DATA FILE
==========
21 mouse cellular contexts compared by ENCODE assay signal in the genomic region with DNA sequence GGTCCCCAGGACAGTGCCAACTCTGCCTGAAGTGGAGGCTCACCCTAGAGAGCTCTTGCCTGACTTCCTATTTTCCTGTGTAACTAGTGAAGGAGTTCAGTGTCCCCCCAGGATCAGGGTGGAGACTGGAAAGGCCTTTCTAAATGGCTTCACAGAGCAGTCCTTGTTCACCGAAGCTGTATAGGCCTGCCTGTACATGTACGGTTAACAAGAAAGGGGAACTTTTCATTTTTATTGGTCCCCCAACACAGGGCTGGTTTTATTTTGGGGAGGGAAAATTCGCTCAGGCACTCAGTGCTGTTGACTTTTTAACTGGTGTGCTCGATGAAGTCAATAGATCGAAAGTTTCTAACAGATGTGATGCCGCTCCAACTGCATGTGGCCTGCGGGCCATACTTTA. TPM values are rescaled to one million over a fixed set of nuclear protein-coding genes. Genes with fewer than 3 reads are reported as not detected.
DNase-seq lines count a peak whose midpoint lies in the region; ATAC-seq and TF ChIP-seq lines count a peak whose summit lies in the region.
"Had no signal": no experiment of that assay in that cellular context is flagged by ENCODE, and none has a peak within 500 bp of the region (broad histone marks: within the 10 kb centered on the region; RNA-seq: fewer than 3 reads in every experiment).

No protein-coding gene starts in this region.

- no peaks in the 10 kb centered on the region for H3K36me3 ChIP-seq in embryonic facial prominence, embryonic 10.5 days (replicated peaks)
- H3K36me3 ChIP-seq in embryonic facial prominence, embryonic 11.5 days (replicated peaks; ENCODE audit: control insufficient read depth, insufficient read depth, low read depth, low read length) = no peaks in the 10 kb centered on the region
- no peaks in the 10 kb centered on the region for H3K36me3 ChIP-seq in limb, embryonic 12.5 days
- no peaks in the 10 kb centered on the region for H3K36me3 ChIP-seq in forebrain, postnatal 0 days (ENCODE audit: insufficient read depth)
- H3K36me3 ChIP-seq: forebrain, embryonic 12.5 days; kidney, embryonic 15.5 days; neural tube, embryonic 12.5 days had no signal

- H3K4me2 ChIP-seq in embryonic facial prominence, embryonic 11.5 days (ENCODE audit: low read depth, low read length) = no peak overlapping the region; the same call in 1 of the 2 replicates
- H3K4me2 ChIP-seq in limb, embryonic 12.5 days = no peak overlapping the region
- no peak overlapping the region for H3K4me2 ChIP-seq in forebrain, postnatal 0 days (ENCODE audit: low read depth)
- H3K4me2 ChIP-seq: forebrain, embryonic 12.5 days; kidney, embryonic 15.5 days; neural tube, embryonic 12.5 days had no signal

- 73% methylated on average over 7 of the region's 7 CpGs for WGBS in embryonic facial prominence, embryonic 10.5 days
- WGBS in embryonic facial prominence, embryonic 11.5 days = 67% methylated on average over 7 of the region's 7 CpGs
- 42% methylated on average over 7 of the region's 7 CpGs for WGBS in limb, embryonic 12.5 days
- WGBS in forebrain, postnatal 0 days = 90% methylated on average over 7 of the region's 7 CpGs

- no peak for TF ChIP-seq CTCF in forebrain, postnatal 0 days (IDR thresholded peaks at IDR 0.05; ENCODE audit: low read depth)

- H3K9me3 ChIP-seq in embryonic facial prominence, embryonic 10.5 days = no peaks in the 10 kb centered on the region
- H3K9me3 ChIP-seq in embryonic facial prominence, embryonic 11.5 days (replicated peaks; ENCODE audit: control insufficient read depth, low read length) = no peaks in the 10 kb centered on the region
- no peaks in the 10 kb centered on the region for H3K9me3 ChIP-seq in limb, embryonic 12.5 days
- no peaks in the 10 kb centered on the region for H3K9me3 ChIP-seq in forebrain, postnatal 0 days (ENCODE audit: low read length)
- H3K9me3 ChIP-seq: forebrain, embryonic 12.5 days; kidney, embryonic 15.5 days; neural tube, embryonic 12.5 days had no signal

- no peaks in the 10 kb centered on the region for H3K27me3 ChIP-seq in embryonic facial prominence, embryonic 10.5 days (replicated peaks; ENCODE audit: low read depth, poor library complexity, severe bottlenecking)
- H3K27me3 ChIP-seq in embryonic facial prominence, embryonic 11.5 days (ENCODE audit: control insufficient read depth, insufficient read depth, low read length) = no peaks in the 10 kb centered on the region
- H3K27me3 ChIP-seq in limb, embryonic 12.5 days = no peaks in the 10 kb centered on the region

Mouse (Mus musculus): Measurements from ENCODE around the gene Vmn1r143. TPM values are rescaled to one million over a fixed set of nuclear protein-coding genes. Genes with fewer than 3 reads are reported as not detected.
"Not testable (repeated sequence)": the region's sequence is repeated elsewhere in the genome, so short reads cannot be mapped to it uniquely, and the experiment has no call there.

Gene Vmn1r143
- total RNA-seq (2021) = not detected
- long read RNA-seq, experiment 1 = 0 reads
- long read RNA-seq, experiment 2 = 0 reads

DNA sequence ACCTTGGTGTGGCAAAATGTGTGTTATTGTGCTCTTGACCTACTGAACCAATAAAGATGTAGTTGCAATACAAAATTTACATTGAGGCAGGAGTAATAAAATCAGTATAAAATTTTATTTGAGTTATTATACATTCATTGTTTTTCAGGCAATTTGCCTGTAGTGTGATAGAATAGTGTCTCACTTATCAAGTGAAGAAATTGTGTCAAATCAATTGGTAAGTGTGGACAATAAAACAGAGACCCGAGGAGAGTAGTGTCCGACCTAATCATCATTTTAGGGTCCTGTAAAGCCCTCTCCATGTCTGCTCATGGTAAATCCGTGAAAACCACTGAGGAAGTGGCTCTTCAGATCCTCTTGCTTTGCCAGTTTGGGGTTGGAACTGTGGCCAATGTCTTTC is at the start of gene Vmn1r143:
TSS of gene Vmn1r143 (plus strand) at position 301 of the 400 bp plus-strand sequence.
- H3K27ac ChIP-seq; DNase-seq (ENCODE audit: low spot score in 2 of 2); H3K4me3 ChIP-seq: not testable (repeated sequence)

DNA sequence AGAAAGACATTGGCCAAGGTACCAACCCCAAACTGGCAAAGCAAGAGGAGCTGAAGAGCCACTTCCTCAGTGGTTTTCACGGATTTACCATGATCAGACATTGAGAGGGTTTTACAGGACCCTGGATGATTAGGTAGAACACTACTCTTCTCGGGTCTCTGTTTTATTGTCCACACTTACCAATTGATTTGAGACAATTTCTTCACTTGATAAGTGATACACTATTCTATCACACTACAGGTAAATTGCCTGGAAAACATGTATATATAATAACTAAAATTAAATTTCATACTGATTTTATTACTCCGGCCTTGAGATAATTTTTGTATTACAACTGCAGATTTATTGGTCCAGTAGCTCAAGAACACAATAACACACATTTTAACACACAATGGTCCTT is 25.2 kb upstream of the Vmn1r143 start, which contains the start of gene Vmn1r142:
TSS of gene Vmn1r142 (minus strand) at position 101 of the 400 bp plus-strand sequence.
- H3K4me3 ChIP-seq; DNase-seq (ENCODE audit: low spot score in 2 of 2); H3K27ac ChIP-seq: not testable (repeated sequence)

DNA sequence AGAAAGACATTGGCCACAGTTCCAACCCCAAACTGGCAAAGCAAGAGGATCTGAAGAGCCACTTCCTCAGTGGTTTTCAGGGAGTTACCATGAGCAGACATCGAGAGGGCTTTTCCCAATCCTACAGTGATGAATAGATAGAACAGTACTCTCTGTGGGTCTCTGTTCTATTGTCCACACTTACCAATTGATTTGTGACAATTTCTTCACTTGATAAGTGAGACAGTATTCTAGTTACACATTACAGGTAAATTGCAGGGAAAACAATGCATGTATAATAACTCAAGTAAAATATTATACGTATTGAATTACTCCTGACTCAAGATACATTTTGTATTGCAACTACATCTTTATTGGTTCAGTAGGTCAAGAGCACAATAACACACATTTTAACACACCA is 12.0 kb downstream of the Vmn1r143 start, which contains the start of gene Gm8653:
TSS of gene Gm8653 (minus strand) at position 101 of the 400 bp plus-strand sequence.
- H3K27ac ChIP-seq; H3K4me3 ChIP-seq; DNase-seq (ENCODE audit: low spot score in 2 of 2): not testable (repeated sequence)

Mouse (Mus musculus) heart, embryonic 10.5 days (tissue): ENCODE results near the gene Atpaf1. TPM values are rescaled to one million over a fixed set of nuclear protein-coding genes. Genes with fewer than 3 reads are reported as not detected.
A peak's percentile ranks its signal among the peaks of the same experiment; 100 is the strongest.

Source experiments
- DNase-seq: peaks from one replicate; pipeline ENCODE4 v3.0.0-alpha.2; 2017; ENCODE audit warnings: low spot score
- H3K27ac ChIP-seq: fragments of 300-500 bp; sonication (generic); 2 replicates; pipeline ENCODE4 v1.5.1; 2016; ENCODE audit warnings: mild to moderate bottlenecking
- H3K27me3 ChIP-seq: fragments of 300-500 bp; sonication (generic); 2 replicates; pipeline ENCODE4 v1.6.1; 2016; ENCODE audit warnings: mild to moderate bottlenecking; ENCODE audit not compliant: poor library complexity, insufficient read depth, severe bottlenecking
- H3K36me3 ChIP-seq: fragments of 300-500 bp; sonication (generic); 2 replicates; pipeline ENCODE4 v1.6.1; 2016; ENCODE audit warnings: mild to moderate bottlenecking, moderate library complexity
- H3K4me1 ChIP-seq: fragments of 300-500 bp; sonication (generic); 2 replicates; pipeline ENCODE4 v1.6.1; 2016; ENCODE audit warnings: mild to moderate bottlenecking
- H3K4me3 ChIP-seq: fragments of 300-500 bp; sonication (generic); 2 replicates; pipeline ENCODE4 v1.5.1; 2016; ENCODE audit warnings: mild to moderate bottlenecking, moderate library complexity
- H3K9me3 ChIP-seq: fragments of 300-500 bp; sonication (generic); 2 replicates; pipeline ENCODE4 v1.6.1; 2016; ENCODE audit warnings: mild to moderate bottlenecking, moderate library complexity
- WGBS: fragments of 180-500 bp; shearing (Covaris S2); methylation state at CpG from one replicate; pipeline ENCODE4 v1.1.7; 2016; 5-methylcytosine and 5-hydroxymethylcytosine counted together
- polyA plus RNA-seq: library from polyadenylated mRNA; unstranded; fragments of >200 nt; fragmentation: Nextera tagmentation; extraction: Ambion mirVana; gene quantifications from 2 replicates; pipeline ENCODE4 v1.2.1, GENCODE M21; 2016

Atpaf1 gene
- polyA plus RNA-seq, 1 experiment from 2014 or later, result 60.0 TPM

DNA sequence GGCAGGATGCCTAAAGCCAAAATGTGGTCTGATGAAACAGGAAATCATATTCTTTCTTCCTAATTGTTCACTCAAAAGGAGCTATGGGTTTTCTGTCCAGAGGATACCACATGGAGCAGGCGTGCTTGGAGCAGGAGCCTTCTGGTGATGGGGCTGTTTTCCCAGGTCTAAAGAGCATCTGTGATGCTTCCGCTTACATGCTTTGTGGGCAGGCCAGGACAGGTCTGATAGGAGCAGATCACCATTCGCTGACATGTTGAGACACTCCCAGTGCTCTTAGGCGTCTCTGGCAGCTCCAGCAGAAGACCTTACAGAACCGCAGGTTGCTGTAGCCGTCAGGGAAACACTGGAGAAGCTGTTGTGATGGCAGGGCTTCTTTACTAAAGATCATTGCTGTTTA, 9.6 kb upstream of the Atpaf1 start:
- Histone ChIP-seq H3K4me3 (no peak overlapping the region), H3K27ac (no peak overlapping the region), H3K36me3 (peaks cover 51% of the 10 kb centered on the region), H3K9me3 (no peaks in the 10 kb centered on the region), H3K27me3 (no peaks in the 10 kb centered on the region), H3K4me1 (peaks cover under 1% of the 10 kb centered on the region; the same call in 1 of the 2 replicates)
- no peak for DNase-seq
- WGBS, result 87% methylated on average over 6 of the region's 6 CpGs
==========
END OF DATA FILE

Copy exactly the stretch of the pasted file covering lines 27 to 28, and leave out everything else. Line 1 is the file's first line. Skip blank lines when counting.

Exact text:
Mouse (Mus musculus): Measurements from ENCODE around the gene Vmn1r143. TPM values are rescaled to one million over a fixed set of nuclear protein-coding genes. Genes with fewer than 3 reads are reported as not detected.
"Not testable (repeated sequence)": the region's sequence is repeated elsewhere in the genome, so short reads cannot be mapped to it uniquely, and the experiment has no call there.